In antenna engineering, side lobes or sidelobes are the lobes of the far field radiation pattern that are not the main beam, where the terms "beam" and "lobe" are synonyms.

The radiation pattern of most antennas shows a pattern of "lobes" at various angles, directions where the radiated signal strength reaches a maximum, separated by "nulls", angles at which the radiation falls to zero. In a directional antenna in which the objective is to emit the radio waves in one direction, the lobe in that direction is designed to be bigger than the others; this is the "main lobe". The other lobes are called "side lobes", and usually represent unwanted radiation in undesired directions. The side lobe in the opposite direction (180°) from the main lobe is called the "back lobe". In transmitting antennas, excessive side lobe radiation wastes energy and may cause interference to other equipment. In receiving antennas, side lobes may pick up interfering signals, and increase the noise level in the receiver..

en.wikipedia.org...


So does this mean that with different side lobe locations and angles they can scatter or point the beam in different directions??

I would like to see if annone can answer these questions. I am finding alot of information about bouncing, scattering, and pointing beams. How come people think that this is not possible?

edit on 16-6-2011 by liejunkie01 because: (no reason given)



posted on Jun, 16 2011 @ 01:39 AM
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reply to post by liejunkie01
 

There really isn't room for a lesson in electromagnetic propagation but the picture in the lower right of the collage represents how satellite signals can be distorted by the ionosphere (and other things) before reaching an Earth station.

Signals transmitted to and from satellites for communication and navigation purposes must pass through the ionosphere. Ionospheric irregularities, most common at equatorial latitudes (although they can occur anywhere), can have a major impact on system performance and reliability, and commercial satellite designers need to account for their effects.

www.haarp.alaska.edu...
edit on 6/16/2011 by Phage because: (no reason given)



posted on Jun, 16 2011 @ 02:44 AM
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reply to post by Phage
 


Ok, Thank you for the info.

This thread was a bunch of speculative opinions. I thought I would try to bring a little thought process here. By the looks of the pic, it seels to be bouncing off of everyting, but instead it is showin distortion. I "learneded" sumtin today.

Thank you.



posted on Jun, 16 2011 @ 02:47 AM
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reply to post by liejunkie01
 


There was no speculation on my part...

Just sayin.

Apart from it being an S band radar, not C band... lol


edit on 16/6/11 by Chadwickus because: (no reason given)



posted on Jun, 16 2011 @ 02:48 AM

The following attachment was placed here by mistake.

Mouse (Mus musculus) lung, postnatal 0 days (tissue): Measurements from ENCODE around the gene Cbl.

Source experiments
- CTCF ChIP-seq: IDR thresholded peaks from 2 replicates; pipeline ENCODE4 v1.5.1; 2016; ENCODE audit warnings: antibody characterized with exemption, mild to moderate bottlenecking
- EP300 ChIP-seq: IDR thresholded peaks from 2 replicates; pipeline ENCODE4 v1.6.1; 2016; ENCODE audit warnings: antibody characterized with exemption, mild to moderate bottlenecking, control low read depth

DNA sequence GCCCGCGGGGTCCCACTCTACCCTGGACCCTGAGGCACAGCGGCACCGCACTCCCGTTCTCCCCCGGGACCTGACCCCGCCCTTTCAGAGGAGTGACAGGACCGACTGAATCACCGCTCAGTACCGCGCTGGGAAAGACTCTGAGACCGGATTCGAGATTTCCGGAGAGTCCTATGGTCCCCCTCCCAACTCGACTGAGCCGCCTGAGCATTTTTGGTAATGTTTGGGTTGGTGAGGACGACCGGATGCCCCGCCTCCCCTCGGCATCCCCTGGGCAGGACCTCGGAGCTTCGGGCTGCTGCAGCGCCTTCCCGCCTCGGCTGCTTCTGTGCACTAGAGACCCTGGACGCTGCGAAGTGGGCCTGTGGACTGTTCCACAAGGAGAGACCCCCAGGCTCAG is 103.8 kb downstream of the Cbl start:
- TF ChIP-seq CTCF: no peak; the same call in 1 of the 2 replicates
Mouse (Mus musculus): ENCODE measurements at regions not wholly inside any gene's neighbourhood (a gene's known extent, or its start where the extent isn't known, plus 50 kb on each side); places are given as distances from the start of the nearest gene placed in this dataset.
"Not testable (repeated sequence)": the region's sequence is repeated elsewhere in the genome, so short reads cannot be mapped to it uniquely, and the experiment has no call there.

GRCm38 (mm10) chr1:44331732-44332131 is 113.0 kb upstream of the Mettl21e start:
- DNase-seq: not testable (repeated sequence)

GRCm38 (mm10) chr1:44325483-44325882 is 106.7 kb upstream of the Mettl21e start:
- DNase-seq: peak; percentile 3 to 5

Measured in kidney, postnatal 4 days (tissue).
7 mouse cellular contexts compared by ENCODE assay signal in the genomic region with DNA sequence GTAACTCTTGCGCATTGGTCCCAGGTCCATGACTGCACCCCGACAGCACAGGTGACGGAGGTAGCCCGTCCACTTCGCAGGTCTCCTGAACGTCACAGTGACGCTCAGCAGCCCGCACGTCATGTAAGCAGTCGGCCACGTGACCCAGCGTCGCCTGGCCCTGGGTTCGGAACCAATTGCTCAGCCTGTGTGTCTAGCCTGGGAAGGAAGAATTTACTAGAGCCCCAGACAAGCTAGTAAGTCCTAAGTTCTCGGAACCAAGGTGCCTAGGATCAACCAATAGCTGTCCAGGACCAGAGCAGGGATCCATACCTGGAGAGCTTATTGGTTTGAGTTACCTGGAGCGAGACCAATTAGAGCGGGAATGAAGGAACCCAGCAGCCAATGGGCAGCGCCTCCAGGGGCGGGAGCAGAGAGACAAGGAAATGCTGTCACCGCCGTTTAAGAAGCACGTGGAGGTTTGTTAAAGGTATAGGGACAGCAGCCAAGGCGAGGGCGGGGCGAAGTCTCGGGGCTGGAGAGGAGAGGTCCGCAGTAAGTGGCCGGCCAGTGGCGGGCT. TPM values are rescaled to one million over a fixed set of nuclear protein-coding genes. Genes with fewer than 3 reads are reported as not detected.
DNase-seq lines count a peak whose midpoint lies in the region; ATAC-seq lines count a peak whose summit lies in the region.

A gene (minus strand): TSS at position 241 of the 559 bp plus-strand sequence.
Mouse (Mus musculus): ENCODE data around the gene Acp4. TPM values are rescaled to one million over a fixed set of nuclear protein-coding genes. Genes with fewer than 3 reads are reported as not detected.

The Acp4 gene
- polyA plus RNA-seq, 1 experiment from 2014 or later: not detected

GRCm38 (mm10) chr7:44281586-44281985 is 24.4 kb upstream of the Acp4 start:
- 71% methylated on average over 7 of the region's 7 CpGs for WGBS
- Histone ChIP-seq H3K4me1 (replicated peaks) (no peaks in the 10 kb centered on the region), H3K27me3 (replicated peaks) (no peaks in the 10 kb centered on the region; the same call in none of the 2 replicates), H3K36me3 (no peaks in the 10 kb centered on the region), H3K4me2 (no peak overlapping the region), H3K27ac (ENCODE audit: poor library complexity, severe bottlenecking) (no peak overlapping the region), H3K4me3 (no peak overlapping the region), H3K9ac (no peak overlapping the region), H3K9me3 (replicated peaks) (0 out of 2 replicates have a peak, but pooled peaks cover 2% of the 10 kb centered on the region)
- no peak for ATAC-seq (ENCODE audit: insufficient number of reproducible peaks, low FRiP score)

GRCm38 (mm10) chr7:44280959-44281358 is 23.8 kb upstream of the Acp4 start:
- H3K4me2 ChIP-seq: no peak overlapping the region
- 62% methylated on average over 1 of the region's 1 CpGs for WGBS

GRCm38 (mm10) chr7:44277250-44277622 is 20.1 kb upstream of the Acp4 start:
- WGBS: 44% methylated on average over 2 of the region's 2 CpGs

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reply to post by liejunkie01
 

The bouncing is part of the distortion. I don't know if you're old enough to have endured broadcast television. One of the things we had to deal with was "ghosts", a multiple image produced by the TV signal bouncing off of mountains and buildings.



posted on Jun, 16 2011 @ 02:50 AM
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reply to post by Chadwickus
 

Yup. The beam does go straight up.
Even with maximum deflection it still goes mostly straight up due to spreading.



posted on Jun, 16 2011 @ 03:02 AM
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reply to post by Chadwickus
 


No problem here.

I didn't name names.


I just wanted the informaton. I looked over the main Haarp site for a couple of hours reading it.

It's all good.



posted on Jun, 16 2011 @ 03:15 AM
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reply to post by Phage
 


I think I do recall the static tv screen at grandmas years ago.

She used to watch He-Haw all of the time. Can't forget about Benny Hill. I am not that old though. I am 32.

Thank you for filling me in.



posted on Jun, 16 2011 @ 03:25 AM
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reply to post by liejunkie01
 


Great info!!

Now who wants to figure out the 30 degree tangent of a ray from Gakona, AK, bounced at 25+ miles high



posted on Jun, 16 2011 @ 03:30 AM
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reply to post by Thermo Klein
 





Now who wants to figure out the 30 degree tangent of a ray from Gakona, AK, bounced at 25+ miles high


I think I will leave the trig to Phage. I am getting exhausted.

It is about time for bed. Typing getting sloppier by the post.
edit on 16-6-2011 by liejunkie01 because: (no reason given)



posted on Jun, 16 2011 @ 03:40 AM
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reply to post by Thermo Klein
 



I recognize that due to there being 180 antennas they can direct it, but it could only reach line of site, maybe a few degrees away from Alaska.

One other possible way is to bounce the beam off the Ionosphere, then against an airplane, then back off the Ionosphere again.


You do realize that HAARP is not the only Phased Array in the world, right?



posted on Jun, 16 2011 @ 07:35 PM
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reply to post by ErtaiNaGia
 


yup, I know of at least 4 (proven) and have heard there like 15 or so, via blogs.